Simple Sprouted Crackers

A few days ago, I posted a few tips on how to make sprouted seeds. Now, however, my fridge is packed with a ton of sprouts, and I need to take care of them before they go bad. One of my favourite things to do with sprouts is to turn them into crackers. They are easy, simple, really crispy and delicious!

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Here is what you need:

  • 1 cup ground flax seeds
  • 1 cup chia seeds
  • 3 cups sprouted seeds of your choice (I used buckwheat)
  • 3-4 cups water
  • Spices and herbs of your choice: I used rosemary, chili flakes, thyme and black pepper. Indian spices are also great.
  • salt to taste

Here is what you do:

  1. Mix all the ingredients in a large bowl. You are looking for a thick, pancake-bather-like mix. You might need to adjust the amount of water you add. Let the mix sit for 15 minutes and check the consistency. Add water if you feel it’s too thick.
  2. If you are using a dehydrator, spread a silicone mat on your grids. Spread your mix in a 5mm thick layer. If you are using your oven, do the same thing, but use a cookie sheet lined with either a silicone mat or  parchment paper.
  3. Set you dehydrator to 145F or 65C, and let it run overnight. In the morning, flip the giant cracker over. Let sit in the dehydrator for another 2-4 hours, or until completely dried. If you are using your oven, set it to the lowest setting and leave the door slightly open. Be careful, and let your crackers dry overnight. In the morning, flip over and let sit until completely dried through.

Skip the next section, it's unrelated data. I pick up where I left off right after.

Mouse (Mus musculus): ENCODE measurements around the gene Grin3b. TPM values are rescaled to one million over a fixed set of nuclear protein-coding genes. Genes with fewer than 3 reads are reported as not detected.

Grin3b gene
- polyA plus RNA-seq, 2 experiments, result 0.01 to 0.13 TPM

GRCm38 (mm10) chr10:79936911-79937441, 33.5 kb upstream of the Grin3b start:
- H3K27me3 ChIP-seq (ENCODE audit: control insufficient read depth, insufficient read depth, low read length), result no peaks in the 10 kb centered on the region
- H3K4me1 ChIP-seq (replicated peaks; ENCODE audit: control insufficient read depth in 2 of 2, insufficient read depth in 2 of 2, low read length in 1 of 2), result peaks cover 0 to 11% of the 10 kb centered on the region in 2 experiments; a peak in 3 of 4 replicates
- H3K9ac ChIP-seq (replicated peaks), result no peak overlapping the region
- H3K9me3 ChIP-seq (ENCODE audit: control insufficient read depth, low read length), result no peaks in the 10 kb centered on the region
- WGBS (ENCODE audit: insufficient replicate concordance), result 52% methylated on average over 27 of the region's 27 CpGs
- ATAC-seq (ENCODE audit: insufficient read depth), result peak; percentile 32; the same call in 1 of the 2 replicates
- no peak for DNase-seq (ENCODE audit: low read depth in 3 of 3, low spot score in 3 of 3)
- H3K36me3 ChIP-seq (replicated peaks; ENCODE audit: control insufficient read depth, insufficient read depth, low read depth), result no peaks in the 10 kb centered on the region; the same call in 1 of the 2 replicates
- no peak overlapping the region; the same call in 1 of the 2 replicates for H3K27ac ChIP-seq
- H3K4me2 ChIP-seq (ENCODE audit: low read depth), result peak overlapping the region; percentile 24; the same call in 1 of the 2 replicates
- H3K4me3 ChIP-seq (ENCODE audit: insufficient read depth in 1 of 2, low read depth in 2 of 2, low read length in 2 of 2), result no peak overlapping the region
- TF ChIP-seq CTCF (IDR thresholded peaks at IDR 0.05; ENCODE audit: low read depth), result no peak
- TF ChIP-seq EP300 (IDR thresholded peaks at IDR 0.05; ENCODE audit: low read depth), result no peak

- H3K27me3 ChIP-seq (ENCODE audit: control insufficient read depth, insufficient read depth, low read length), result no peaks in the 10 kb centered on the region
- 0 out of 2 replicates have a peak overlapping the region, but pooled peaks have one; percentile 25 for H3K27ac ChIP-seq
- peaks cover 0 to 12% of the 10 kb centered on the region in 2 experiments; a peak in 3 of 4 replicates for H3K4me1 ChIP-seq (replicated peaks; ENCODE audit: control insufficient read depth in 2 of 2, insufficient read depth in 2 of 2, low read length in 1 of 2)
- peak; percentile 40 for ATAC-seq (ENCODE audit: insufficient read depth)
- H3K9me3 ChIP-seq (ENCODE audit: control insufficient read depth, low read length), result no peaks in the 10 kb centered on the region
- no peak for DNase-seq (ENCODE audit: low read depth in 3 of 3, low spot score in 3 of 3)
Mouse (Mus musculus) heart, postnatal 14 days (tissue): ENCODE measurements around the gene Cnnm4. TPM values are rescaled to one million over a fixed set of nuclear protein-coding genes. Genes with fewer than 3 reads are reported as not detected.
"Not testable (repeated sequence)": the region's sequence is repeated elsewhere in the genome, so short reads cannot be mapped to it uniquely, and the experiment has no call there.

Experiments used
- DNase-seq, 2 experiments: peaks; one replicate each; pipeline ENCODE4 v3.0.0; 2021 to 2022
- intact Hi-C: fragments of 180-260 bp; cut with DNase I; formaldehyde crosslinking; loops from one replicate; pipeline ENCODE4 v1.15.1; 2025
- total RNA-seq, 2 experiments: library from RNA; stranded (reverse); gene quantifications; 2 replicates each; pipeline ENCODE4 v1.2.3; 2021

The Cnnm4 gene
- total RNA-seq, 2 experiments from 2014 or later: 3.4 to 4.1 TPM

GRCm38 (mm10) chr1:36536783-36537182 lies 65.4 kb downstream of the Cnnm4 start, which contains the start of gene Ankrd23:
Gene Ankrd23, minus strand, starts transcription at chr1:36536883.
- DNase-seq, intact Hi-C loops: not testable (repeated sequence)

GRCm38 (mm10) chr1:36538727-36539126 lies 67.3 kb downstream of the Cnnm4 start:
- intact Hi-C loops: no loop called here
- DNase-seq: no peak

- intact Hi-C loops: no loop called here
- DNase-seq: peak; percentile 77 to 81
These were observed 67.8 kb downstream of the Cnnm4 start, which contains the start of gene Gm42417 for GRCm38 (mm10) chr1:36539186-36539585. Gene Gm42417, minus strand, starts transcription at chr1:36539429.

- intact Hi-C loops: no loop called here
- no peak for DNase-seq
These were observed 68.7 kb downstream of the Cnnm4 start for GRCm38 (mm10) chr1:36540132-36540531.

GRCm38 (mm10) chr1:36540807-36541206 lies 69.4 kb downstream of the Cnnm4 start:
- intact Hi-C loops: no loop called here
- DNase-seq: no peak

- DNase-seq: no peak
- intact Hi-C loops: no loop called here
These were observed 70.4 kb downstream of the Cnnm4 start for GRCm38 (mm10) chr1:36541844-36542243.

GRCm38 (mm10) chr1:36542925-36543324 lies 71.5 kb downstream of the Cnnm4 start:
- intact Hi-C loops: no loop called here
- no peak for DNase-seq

4. Once the giant cracker is dried, you will easily break it up in smaller pieces. Keep in an airtight container. If you want even crackers, you can run a butter knife through the giant cracker after 6 hours. This way, when you are breaking it up, you will have dents that will make your crackers even.

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These are really versatile and can replace any store-bought crackers. The sprouted seeds give a nice crunch and flavour, while also providing some nutrients. And if you are looking for a dehydrator, I bought an Excalibur a few years ago, and it’s perfect! If you are in Canada, you can check out Upaya Naturals: that’s where I got mine, and the shipping was super quick. Let me know if you try it out!

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Simple Fruit Leather

I really hate to throw away food. When I see that the produce I bought is getting old and will go bad soon, I try to transform it to extend its life to avoid waste. I have to say, however, that meal planing reduces and often eliminates waste as you are only buying what you need. Still, sometimes, fruits or vegetables get forgotten in a corner. This is what happened to two wonderful prunes this week.

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I few hours later, my two wrinkled prunes were transformed into a magnificent fruit leather that is eaten and not wasted. Cheers to that!

Here is what you need:

  • 2 prunes (or any other fruit that is getting old or very ripe: pears, bananas, apples, oranges, etc..)
  • 2 tbs ground almonds (optional but makes it more filling; use one table spoon per cup of fruit)
  • 2 tbs lemon juice (optional but helps reduce browning)

Here is what you do:

  1. Peel and pit your fruit. This makes your fruit leather smoother.
  2. In a food processor or blender, puree your fruit and ground almonds until smooth. If you are using fruits that have the tendency to brown (bananas, apples, pears for example) you can add a few tablespoons of lemon juice.
  3. On a lined cookie sheet or on your dehydrator mat covered with silicone paper, spread the pureed fruit evenly. Tap a few times to remove bubbles.
  4. If you are using a dehydrator, set to 145F or 60C and let sit for 4 to 8 hours depending on the thickness. If you are using your regular oven, set on the lowest temperature and keep the oven door open for 4 to 6 hours, checking often to avoid burning.